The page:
Last Updated on February 14, 2020 by Sagar Aryal
Major Histocompatibility Complex (MHC) Definition
The major histocompatibility complex can be defined as a tightly linked cluster of genes whose products play an important role in intercellular recognition and in discrimination between self and non-self. The term ‘histo’ stands for tissue and ‘compatibility’ refers to ‘getting along or agreeable’. On the other hand, the term ‘complex’ refers to the ‘genes that are localized to a large genetic region containing multiple loci’. These genes code for antigens which involve in the determination of the compatibility of the transplanted tissue. The compatible tissues will be accepted by the immune system while the histo-incompatible ones are rejected. The rejection of foreign tissue leads to an immune response to cell surface molecules. The concept was first identified by Peter Gorer and George Snell. The main function of MHC molecules is to bring antigen to the cell surface for recognition by T cells. In humans, the genes coding for MHC molecules are found in the short arm of chromosome 6.
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Major Histocompatibility Complex (MHC) Types
In humans, the MHC molecules are divided into three types, Class I, Class II and Class III. Class I MHC molecules are coded from three different locations called A, B and C and these molecules are expressed in all nucleated cells. Class II MHC genes are located in the D region and there are several loci such as DR, DQ and DP and these molecules are expressed only in antigen-presenting cells. Class III MHC genes are coded in the region between Class I and Class II genes. Class III MHC genes codes for cytokines and complement proteins which play an important role during the immune response.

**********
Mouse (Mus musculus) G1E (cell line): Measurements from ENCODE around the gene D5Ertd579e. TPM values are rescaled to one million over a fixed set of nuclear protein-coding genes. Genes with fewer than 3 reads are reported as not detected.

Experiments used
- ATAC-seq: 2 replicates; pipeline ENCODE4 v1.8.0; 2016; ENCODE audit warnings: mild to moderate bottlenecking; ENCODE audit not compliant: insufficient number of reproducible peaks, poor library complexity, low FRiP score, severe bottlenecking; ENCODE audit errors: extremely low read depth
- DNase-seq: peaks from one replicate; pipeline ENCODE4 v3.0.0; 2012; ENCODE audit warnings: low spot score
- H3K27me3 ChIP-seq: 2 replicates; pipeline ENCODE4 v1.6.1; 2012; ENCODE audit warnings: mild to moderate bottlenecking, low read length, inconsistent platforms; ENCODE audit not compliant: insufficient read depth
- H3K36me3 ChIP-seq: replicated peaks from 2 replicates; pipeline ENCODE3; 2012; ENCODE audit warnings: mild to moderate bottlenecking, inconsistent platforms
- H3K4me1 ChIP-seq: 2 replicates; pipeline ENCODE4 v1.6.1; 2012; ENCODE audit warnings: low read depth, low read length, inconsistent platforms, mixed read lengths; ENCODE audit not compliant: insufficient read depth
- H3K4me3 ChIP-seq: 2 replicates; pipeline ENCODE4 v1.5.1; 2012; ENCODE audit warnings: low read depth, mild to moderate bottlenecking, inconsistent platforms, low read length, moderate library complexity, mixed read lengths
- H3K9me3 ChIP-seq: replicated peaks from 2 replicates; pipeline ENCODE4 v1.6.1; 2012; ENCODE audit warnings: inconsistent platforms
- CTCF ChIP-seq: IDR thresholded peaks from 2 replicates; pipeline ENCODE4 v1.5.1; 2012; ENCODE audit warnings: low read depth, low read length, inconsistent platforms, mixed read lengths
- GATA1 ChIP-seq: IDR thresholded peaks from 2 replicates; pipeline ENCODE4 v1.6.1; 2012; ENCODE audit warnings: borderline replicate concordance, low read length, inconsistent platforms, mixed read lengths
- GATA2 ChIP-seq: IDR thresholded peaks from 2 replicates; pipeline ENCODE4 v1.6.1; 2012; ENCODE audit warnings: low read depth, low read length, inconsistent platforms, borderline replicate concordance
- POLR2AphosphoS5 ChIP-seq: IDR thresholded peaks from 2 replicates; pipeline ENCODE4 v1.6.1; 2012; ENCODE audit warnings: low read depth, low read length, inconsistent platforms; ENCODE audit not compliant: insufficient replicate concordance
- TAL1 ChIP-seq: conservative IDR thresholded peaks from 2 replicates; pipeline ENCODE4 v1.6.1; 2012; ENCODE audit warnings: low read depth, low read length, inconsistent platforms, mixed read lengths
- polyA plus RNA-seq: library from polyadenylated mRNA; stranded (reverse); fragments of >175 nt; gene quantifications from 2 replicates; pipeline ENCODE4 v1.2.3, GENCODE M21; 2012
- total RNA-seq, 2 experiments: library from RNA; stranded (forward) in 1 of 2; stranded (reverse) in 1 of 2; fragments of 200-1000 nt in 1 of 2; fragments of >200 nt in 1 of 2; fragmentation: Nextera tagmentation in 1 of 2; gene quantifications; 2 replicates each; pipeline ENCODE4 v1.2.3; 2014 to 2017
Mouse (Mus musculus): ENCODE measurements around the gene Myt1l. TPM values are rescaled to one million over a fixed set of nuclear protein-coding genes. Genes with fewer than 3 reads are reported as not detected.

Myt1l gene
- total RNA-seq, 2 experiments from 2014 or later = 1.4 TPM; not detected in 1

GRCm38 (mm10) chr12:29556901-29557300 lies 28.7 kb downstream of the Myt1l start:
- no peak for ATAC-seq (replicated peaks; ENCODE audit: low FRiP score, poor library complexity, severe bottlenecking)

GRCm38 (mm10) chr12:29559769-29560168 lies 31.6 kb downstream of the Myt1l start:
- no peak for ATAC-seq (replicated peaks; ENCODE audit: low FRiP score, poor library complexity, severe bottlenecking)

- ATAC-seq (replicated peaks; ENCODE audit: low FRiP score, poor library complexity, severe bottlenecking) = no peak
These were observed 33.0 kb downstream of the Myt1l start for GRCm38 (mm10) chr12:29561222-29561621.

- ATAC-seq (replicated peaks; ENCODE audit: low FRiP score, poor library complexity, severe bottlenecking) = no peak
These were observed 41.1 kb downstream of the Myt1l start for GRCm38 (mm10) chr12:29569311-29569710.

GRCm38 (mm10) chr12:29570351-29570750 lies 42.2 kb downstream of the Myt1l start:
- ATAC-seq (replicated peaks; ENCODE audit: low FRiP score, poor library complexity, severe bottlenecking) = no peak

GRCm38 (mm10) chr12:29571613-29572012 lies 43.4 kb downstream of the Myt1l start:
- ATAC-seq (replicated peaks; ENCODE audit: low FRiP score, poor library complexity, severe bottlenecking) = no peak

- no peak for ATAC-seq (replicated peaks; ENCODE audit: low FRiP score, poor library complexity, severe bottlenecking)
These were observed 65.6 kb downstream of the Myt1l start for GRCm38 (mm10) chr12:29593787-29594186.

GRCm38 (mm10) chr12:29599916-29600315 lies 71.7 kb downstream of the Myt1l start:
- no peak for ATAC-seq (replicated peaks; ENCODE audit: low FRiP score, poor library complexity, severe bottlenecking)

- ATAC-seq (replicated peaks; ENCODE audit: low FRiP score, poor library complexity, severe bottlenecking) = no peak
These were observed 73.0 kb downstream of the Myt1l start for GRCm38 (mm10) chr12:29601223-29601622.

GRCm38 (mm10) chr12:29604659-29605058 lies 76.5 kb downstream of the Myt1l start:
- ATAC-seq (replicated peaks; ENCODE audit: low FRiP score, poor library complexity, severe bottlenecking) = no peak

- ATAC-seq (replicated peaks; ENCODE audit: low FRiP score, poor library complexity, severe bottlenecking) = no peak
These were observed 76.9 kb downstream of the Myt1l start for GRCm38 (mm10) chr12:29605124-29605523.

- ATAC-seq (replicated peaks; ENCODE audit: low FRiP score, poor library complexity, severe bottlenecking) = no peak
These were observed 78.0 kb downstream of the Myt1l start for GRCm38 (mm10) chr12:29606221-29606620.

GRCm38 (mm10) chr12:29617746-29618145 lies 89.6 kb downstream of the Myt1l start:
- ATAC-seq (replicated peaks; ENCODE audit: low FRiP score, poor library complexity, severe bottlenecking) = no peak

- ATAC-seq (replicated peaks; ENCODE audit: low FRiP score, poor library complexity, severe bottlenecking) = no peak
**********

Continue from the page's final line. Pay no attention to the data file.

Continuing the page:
Class I MHC Molecule
- The structure of Class I MHC molecule consists of two polypeptide chains α and β. These two chains are connected together by non-covalent bonds. The α chain is characterized as an internal membrane glycoprotein with a molecular weight of 45000 Da (in humans). Β chain, on the other hand, is an extracellular microglobulin with a molecular mass of 12kDa.
- The α chain is made up of approximately 350 amino acids and also divided into three globular domains α1, α2 and α3. Each of these domains contains roughly 90 amino acids. The N terminal of α chain is the place of α1 domain, while α2 and α3 are present after α1 The α2 domain is characterized by the formation of a loop of 63 amino acids; the loop is formed due to intrachain disulfide bond. α3 also contains a disulfide bond enclosing 86 amino acids. The α1 and α2 domains interact to form peptide-binding units of class I MHC molecule.